A Modern Apprentice Learning a Vintage Trade

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When I'm not hunched over a computer writing or over a fire doing coppersmithing, I'm in the garden or hiking/biking with the kids and husband. Or chasing chickens. Or bees. Or runaway cucumbers...

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Sara, here

I am beyond lucky, fortunate, and blessed to have the opportunity to be an apprentice metalsmith. It’s also sincerely amazing that this happened by complete serendipity.

Starting HCC required taking on multiple crash courses of research projects, developing metal cookware, and networking among myriad places to build the network of artisans. I not only was learning by fire, but also was crazy lucky to meet these great guys around the country willing to share their knowledge and mentor me. It’s this big awesome culture of creating, giving, and support that was completely foreign to me, and it kept getting more fantastic the further down the rabbit hole I went. Not only does it lend me  authenticity as an American cookware designer, but there is some earthy genuine delight from touching the metal myself. To do this right, though, to really be “authentic,” I needed to get my hands dirty.

Finding Bob, the master tinsmith, who happened to live up the road from my house was cooler than cool. After popping up to see him in action, he invited me to come and see him do more projects and try my hand at them. From there, it progressed quickly and naturally to being his apprentice. Now I get to go up and learn and watch and bang on metal twice a week, which is of course not nearly the same as full immersion as the apprentices of old, but it is just right for me, mom of 3 little children and a business owner. Together, we’ve taken on huge orders, custom work, and learned new parts of the trade. And every single day, I’m challenged, I learn, and I get to really touch what I sell.

So…metal apprenticeships are:

A lot of watching

A lot of asking questions

Lots of information being told verbally, and I’m not very good at remembering unless I write it down. So it’s a new way to learn!

Some burns

Getting hands on very vintage American copper cookware

Trying to help, but mainly creating more work

Oodles of mistakes

Cut fingers from sharp metal

Using a lot of tools and drills


A few banged up thumbs

Seriously killer awesome experiences making metalcrafts from scratch

Gaining old knowledge from masters who are ridiculously smart



Being an apprentice starts out by watching the master make a few projects. For me, that meant watching the master make tinware and then copper cookware the old, vintage way. There’s the way to make things using tools from the 1700’s and then there’s the way to do so with the tools from the 1800’s. The 1700’s copper and tinsmiths used a lot of snips of various sizes, pliers, stakes, anvils, and hammers, for instance. Smiths who adhere to those methods strictly are considered to be more “purists” than the smiths who bring in the “modern” tools, which were made in the 1800’s and essentially revolutionized the metal trade. The tools are still completely managed by hand, but they sped up the process of making the cookware. What usually took a lot of time to painstakingly cut out a circle of metal with tin snips could now be accomplished in a matter of seconds with the circle cutter tool. For example, burring, which normally took lots of time over a curved stake and some hammering, now could be done around a machine (though the machine has its own idiosyncrasies…any smith who has ever used a burring machine knows how finicky it can be!) quickly and evenly.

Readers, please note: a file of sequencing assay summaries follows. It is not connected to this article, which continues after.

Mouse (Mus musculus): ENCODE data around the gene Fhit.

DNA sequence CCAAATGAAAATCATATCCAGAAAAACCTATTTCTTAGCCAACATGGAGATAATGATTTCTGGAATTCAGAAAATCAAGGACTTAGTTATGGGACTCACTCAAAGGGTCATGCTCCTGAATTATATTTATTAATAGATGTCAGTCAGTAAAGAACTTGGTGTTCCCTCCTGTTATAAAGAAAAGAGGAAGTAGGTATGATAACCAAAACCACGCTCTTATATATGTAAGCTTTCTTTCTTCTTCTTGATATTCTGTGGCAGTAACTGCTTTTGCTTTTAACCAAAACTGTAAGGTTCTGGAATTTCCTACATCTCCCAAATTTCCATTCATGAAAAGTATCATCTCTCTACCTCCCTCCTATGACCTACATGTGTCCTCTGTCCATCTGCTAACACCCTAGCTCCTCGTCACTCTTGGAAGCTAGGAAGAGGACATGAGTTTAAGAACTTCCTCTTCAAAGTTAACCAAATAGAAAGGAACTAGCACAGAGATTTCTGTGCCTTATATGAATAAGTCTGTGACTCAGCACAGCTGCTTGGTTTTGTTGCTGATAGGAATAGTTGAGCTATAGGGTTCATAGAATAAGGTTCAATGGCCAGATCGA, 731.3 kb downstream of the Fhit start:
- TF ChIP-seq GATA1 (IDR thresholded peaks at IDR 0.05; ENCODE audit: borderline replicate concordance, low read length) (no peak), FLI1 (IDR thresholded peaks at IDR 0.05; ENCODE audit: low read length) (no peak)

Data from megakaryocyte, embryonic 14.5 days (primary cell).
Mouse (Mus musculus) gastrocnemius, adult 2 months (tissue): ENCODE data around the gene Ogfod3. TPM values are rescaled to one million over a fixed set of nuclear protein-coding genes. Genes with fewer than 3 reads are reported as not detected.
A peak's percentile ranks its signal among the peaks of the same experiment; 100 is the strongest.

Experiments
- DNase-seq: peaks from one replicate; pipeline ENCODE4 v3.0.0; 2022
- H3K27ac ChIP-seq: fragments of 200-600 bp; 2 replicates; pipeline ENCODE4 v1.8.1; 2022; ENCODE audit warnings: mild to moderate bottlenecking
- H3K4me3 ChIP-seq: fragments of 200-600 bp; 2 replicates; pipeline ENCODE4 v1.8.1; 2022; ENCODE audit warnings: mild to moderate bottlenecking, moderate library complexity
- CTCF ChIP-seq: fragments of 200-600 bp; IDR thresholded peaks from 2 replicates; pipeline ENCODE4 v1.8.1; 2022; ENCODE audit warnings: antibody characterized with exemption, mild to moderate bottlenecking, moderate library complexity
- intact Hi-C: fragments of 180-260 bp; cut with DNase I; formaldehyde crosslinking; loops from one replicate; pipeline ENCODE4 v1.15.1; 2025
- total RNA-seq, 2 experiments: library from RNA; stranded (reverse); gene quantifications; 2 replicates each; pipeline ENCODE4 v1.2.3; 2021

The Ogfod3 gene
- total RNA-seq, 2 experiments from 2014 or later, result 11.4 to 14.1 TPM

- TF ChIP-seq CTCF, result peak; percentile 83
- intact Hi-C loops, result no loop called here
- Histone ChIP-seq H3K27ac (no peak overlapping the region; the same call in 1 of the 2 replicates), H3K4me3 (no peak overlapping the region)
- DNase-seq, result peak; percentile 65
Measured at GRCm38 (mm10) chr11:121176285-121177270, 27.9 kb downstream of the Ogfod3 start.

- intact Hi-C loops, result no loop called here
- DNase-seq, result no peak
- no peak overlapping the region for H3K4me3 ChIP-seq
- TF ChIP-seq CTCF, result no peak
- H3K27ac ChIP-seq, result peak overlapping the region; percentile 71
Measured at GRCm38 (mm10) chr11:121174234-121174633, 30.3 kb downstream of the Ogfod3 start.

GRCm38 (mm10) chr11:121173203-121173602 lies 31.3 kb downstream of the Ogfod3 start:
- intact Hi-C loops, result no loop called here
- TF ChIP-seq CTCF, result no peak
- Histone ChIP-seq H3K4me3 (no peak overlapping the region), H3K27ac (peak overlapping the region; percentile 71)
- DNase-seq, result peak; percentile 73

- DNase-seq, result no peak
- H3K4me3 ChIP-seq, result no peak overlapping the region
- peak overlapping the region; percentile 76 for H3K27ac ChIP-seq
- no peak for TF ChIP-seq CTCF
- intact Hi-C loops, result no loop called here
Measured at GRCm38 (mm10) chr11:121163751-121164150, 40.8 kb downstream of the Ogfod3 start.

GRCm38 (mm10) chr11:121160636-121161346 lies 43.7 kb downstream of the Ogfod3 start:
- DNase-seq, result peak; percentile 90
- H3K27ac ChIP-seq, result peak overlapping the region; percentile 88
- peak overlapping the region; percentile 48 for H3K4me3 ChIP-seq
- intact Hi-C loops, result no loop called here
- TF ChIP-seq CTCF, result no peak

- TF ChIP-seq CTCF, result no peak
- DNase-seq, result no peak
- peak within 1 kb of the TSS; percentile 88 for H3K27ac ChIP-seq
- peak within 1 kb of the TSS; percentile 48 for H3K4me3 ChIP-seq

As an apprentice, I get to learn both of these methods, though I admit some fondness for the tools and machines from the 1800’s if only because I’m not very good at using snips to cut circles. It’s also because it’s faster and with little children underfoot, right now I’m all into a bit of speed or it will take a month to make a mug.

Regardless, I love that I get to learn an old art form, that the items we make are useful, and that with the knowledge getting passed along, another generation can carry the torch and keep the trade alive. That is hugely important to me, and those who do this feel the same. Keeping a trade a live, in snippets of oral history and hands-on learning at a time, is worth every minute.

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